When you first start Word, the Word program window opens. This window includes many of the menus , tools, and other features found in every Microsoft Office System program window, as well as some that are unique to Office 2003 and some that are unique to Word.
What you see on your screen might not match the graphics in this book exactly. The screens in this book were captured on a monitor set to 800 x 600 resolution with 24-bit color and the Windows XP Standard color scheme. By default, the Standard and Formatting toolbars share one row, which prevents you from seeing all their buttons. To make it easier for you to find buttons , the Standard and Formatting toolbars in the graphics in this book appear on two rows. If you want to change your setting to match the screens in this book, click Customize on the Tools menu. On the Options tab, select the Show Standard and Formatting toolbars on two rows check box, and then click Close.
You enter and edit text in the document window , which is part of the Word program window. The insertion point , the blinking vertical line that appears in the document window, indicates where the text will appear when you begin to type.
Word organizes commands for common tasks in the task pane , a small window next to your document that opens when you are most likely to need it. For example, when you start Word, you see the Getting Started task pane, which includes commands for opening and creating documents. You can use the Getting Started task pane to open a saved or blank document, to create a document based on an existing one, or to create a document from a template , a file containing structure and style settings that help you create a specific type of document, such as a memo or r sum . You can show or hide a task pane whenever you like by clicking Task Pane on the View menu. Clicking the command hides the task pane if it is currently displayed or shows it if it is currently hidden. (This type of on/off command is called a toggle .) If you want to use a task pane other than the one that is currently displayed, you can select the one you want from the Other Task Panes menu on the task pane s title bar. If you no longer need the task pane, you can hide it. The document window then expands to fill the width of the program window.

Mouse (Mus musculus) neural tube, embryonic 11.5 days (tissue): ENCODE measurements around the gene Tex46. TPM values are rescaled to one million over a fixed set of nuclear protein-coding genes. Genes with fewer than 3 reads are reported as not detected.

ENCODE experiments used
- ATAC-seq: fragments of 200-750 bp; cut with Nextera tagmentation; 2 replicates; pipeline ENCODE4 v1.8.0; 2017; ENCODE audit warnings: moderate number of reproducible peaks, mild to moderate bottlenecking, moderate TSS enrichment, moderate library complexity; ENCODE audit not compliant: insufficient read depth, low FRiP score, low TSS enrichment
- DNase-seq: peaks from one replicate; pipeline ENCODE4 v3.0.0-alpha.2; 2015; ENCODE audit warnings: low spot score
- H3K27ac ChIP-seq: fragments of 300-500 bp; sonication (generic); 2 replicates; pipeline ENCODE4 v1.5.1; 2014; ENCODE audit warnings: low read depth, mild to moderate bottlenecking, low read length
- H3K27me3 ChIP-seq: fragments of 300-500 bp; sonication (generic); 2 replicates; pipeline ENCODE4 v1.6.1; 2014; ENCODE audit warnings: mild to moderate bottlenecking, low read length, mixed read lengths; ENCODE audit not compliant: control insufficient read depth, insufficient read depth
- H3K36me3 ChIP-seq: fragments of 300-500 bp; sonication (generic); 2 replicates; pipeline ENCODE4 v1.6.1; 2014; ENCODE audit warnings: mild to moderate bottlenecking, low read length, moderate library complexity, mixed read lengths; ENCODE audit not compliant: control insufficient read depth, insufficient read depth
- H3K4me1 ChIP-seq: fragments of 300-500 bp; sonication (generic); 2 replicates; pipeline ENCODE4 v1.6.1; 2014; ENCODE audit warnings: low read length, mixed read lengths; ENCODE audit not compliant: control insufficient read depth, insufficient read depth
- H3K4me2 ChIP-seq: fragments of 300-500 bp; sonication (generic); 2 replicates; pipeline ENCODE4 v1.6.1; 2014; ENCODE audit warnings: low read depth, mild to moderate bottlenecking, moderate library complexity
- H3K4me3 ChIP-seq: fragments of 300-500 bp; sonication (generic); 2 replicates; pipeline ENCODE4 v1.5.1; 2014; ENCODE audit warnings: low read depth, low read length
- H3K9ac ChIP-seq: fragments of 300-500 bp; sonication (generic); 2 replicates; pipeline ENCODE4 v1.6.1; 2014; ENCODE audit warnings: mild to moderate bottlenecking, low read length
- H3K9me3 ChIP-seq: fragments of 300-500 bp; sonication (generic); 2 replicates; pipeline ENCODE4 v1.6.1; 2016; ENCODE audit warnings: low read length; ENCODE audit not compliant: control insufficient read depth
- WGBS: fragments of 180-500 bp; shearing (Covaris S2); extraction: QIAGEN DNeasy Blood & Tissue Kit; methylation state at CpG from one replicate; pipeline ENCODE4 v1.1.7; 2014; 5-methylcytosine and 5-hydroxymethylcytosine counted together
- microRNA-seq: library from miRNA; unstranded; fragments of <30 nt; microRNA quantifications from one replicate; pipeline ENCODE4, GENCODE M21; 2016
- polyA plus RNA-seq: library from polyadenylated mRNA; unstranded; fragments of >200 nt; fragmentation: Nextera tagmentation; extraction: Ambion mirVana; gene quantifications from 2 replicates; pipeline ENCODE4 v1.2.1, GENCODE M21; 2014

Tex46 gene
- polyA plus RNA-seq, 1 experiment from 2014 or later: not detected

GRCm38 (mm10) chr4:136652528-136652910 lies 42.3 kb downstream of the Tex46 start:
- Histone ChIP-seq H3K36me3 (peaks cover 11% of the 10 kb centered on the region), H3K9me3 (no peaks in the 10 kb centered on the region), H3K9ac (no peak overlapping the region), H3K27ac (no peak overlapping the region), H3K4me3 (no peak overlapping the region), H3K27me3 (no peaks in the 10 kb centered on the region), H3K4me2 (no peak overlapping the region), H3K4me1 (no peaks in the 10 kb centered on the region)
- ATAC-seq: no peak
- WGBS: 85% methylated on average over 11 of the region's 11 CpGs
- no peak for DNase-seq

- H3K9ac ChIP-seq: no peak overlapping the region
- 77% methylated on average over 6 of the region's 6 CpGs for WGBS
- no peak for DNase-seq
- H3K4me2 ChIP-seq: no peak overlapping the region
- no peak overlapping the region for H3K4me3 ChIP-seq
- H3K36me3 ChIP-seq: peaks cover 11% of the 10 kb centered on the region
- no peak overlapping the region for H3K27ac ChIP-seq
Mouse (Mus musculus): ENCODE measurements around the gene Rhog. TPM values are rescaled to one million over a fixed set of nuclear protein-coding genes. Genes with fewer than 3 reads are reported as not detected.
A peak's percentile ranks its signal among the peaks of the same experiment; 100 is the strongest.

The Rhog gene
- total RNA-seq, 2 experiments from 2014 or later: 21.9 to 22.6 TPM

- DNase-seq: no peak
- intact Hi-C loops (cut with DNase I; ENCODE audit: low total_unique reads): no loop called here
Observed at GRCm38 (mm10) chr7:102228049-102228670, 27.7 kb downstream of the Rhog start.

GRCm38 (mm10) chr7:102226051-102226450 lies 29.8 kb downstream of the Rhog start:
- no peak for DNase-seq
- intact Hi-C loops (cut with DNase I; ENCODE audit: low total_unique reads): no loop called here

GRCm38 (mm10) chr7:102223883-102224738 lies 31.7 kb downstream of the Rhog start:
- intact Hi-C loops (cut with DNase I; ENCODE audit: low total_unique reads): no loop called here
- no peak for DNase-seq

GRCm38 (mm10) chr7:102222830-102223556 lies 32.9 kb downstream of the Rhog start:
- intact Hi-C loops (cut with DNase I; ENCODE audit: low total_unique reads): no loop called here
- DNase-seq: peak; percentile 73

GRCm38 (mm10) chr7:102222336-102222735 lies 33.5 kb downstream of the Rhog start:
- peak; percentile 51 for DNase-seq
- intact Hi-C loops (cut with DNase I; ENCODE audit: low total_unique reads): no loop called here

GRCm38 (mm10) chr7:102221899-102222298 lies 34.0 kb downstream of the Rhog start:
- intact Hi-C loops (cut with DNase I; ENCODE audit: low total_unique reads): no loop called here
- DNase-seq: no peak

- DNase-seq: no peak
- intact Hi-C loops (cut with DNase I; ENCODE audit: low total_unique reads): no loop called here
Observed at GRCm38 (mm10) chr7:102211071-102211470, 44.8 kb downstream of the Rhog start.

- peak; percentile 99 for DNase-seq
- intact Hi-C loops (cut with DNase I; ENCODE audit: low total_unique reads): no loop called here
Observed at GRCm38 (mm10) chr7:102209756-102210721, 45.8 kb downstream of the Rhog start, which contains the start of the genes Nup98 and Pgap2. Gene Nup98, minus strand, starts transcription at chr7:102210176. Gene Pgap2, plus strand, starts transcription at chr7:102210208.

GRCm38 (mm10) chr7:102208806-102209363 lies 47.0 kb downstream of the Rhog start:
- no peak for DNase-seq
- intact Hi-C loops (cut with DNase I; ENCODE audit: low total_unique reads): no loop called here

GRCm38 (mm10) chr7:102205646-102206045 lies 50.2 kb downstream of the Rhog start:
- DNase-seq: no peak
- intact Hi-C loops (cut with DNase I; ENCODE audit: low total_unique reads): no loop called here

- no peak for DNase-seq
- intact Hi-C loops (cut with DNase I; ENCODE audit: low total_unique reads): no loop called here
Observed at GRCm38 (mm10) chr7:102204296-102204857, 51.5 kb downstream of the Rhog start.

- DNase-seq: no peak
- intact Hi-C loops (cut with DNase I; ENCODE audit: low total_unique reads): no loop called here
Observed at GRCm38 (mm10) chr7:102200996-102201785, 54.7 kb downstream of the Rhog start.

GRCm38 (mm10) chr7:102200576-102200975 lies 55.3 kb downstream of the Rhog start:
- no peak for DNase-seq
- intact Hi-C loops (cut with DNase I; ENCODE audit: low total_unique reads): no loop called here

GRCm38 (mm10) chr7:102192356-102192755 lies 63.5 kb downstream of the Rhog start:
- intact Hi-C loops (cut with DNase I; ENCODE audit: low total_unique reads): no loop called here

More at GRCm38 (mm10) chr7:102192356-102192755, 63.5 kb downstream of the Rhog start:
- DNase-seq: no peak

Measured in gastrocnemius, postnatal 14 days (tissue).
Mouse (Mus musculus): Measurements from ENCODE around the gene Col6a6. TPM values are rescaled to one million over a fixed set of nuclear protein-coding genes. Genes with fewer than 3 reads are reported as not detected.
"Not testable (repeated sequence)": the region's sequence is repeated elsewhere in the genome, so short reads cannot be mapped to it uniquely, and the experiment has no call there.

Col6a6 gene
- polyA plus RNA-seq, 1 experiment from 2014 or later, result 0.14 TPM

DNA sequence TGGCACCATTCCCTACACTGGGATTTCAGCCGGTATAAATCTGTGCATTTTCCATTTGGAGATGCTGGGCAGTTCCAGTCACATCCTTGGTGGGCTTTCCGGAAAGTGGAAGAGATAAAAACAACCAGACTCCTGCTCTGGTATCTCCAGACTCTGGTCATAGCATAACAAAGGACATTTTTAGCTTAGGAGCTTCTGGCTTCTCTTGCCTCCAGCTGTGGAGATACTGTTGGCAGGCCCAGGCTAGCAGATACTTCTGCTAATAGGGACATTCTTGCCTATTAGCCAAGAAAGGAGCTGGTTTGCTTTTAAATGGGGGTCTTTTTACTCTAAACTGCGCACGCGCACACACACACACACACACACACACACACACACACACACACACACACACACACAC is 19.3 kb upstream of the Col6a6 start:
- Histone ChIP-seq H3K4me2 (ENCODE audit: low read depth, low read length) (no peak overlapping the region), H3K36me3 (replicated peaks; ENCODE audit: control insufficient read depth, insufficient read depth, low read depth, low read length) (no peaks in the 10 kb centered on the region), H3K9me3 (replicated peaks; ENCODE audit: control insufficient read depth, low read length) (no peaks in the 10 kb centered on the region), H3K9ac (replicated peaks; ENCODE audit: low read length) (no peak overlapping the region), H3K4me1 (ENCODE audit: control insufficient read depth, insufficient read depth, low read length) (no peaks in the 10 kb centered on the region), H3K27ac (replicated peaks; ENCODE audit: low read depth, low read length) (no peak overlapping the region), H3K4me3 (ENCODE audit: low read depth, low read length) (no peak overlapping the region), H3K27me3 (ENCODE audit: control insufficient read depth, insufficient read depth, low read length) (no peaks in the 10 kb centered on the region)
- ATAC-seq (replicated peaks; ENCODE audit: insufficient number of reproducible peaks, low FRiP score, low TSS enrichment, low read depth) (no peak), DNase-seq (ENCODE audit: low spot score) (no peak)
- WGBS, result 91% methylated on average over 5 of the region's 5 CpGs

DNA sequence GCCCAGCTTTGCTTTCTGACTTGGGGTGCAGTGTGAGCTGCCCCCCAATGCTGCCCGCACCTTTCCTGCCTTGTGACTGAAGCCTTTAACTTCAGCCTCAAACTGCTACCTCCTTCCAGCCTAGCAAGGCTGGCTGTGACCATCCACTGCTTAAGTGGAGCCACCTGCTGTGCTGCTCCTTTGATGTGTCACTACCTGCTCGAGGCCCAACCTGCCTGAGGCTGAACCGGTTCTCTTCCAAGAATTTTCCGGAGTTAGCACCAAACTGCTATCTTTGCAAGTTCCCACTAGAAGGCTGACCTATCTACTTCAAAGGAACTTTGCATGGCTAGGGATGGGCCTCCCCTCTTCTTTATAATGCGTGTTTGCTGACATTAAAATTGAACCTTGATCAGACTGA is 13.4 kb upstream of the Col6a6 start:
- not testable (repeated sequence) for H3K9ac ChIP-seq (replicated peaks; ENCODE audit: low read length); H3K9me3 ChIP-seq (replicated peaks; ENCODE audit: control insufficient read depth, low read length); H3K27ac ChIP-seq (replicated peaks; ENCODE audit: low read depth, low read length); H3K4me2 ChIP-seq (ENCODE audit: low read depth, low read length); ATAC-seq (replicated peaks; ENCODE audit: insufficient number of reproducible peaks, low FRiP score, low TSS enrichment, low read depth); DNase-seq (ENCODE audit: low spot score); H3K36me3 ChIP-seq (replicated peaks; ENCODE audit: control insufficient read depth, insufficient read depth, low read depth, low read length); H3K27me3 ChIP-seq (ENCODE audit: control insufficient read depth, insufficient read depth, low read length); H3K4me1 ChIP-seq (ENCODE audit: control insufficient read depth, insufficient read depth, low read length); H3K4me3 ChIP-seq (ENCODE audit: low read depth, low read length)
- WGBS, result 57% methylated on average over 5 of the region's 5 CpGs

The Getting Started task pane opens each time you start Word. If you do not want the task pane to appear when you start Word, click Options on the Tools menu, click the View tab, clear the Startup Task Pane check box, and click OK.
In this exercise, you will start Word and then explore and close the task pane.
BE SURE TO start your computer, but don't start Word before beginning this exercise.
On the taskbar, click Start , point to All Programs , point to Microsoft Office , and then click Microsoft Office Word 2003 .
The Word program window opens with a blank document in the document window and the Getting Started task pane displayed.
You can also start Word by creating a shortcut icon on the Windows desktop. Simply double-click a shortcut icon to start its associated program. To create a shortcut, click the Start button, point to All Programs, point to Microsoft Office, right-click Microsoft Office Word 2003, point to Send To, and then click Desktop (create shortcut).
At the right end of the title bar of the Getting Started task pane, click the Other Task Panes down arrow.
The Other Task Panes menu opens.
Press the [ESC] key, or click an empty place in the document.
Word closes the Other Task Panes menu.
At the right end of the Getting Started task pane title bar, click the Close button.
The Getting Started task pane closes, and the document window expands to fill the width of the program window.
On the View menu, click Task Pane to open the task pane again.
If you don't see the Task Pane command on the View menu, it is hidden. Word personalizes your menus and toolbars to reduce the number of menu commands and toolbar buttons you see on the screen. When you click a menu name on the View menu, a short menu appears, containing only the commands you use most often. To make the complete menu appear, you can leave the pointer over the menu name for a second or two (called hovering ),double-click the menu name, or point to the chevrons (the double arrows) at the bottom of the short menu.